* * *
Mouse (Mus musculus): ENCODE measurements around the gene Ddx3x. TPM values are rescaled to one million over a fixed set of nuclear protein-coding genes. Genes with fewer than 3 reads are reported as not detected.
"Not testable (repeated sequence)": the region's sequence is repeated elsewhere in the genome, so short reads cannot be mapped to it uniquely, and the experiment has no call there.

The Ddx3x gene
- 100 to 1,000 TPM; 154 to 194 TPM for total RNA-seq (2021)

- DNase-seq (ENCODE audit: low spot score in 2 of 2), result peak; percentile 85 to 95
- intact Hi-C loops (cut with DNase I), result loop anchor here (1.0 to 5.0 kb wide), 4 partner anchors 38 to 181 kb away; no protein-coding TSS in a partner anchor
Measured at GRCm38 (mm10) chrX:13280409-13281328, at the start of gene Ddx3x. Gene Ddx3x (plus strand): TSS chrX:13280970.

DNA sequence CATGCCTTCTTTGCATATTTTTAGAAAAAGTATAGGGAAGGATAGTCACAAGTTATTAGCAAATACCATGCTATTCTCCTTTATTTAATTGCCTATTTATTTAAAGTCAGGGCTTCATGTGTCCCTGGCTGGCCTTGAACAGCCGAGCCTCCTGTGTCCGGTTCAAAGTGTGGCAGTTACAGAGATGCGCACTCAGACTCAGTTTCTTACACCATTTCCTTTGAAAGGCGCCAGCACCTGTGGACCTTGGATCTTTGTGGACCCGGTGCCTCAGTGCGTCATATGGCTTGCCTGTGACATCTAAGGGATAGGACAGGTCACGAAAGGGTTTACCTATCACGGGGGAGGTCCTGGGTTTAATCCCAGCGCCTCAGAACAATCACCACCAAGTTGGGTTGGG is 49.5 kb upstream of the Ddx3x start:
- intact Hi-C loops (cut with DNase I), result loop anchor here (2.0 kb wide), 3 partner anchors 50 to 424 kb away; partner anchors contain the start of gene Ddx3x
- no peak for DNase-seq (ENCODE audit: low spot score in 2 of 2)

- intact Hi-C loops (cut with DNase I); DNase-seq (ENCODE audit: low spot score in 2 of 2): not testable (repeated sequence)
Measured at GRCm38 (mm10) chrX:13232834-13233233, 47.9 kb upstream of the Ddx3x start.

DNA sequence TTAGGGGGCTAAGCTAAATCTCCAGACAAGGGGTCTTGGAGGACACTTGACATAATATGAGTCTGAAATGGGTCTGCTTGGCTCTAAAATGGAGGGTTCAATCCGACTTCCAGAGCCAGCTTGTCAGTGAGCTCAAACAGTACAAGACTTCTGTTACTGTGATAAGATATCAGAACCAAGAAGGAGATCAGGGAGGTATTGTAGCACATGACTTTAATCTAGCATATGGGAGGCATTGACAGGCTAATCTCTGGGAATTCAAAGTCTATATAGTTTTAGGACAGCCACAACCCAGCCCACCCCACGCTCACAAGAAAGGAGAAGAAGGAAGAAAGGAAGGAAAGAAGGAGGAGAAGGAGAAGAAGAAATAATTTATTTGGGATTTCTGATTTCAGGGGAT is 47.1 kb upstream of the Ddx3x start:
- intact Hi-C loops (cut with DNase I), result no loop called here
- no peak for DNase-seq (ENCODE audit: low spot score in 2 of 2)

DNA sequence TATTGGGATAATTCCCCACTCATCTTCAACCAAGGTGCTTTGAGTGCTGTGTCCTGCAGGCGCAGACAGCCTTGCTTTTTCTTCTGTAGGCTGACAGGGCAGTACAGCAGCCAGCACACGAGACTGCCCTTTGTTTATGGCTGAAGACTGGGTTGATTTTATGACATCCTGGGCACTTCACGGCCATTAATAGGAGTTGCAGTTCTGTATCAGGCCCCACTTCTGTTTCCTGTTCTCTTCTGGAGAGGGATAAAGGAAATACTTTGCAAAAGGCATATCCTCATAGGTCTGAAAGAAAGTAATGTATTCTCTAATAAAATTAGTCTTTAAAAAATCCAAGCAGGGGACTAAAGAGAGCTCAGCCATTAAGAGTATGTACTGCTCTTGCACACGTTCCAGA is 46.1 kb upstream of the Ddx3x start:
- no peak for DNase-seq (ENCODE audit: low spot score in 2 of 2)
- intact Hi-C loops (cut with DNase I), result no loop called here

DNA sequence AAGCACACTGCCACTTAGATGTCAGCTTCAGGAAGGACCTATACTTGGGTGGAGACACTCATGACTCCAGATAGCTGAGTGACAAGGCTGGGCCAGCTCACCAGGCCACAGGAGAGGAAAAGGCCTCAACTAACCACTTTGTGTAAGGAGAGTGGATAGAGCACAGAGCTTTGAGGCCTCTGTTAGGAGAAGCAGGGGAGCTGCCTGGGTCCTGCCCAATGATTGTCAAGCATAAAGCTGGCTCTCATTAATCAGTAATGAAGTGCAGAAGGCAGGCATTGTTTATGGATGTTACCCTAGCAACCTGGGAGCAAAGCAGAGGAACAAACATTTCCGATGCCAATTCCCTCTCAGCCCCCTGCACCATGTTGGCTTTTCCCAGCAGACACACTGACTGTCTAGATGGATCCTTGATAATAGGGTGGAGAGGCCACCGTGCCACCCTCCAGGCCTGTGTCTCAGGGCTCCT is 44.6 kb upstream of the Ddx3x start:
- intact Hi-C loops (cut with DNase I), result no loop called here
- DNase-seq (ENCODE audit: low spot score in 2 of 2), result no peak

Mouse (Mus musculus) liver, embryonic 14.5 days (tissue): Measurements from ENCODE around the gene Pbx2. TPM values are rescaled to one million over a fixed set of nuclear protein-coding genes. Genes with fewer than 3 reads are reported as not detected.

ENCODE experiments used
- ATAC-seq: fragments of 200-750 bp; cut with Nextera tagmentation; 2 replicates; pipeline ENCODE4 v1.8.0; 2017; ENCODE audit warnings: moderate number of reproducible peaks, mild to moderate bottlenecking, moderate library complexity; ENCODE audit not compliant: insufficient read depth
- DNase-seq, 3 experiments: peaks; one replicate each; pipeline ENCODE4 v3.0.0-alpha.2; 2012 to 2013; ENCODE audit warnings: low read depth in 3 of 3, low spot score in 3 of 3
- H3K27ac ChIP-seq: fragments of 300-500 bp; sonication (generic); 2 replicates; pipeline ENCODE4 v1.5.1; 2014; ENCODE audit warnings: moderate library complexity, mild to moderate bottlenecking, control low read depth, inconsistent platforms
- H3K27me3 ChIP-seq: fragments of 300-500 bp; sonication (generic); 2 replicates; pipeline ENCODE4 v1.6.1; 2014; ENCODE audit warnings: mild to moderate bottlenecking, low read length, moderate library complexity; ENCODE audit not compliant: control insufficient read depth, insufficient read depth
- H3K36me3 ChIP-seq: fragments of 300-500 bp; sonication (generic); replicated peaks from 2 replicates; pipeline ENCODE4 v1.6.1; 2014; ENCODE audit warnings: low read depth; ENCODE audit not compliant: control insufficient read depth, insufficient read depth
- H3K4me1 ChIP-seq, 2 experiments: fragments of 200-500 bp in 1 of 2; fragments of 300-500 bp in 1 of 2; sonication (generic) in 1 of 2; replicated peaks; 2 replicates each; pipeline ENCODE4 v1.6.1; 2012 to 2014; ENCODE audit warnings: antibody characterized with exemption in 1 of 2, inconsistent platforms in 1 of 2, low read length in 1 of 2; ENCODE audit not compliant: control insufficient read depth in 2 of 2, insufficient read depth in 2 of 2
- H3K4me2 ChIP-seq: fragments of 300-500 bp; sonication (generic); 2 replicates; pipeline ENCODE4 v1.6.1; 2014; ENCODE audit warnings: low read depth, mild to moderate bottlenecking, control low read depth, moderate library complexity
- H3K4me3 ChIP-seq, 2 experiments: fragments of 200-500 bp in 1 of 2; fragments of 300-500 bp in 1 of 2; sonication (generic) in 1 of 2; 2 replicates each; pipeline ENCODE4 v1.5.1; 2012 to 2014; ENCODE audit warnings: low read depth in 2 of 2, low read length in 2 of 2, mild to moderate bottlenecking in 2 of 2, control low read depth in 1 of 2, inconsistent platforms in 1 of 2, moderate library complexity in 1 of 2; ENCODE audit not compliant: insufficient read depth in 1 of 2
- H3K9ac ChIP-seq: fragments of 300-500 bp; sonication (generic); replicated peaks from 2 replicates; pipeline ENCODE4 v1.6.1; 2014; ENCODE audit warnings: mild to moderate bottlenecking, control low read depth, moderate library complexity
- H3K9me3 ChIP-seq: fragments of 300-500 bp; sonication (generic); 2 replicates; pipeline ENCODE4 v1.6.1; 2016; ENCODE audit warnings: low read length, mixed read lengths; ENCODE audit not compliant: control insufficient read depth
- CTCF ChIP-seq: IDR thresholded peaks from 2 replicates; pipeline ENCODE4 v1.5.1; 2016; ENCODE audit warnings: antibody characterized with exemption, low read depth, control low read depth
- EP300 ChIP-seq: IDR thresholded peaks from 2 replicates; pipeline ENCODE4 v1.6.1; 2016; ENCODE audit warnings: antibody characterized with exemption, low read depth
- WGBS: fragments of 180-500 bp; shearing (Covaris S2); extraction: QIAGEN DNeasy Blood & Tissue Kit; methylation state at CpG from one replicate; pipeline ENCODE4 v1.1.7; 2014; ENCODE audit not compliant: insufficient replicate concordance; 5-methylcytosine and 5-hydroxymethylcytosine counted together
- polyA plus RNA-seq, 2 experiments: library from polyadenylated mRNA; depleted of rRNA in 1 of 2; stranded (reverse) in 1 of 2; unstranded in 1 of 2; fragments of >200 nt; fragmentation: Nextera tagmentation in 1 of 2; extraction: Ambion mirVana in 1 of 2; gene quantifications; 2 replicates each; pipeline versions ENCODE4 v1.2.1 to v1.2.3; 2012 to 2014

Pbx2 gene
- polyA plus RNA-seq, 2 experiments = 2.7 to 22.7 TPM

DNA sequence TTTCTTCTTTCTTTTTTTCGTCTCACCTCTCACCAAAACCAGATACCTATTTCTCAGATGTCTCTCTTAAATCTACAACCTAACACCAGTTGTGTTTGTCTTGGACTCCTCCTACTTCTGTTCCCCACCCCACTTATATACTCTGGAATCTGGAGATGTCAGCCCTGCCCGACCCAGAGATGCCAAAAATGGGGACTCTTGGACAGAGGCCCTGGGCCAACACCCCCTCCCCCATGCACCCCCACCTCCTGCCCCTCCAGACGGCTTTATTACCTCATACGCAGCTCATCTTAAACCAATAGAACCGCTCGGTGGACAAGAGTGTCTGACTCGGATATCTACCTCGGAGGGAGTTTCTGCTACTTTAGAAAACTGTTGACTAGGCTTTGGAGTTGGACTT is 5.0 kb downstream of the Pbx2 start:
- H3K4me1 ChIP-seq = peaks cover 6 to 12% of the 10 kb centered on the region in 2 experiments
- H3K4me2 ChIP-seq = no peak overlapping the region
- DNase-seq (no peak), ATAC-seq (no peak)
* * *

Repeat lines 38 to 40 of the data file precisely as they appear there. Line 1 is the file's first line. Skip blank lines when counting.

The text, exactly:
Pbx2 gene
- polyA plus RNA-seq, 2 experiments = 2.7 to 22.7 TPM

DNA sequence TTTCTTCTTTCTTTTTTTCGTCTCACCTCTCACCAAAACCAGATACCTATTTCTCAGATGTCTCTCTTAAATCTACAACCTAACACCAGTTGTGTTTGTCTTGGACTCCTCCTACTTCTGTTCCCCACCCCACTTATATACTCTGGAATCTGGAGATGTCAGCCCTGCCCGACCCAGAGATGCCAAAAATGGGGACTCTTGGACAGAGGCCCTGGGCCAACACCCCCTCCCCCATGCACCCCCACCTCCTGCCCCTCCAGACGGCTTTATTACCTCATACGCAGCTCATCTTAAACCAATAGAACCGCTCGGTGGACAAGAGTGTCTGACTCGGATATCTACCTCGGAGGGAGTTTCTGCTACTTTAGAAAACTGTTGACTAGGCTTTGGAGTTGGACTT is 5.0 kb downstream of the Pbx2 start: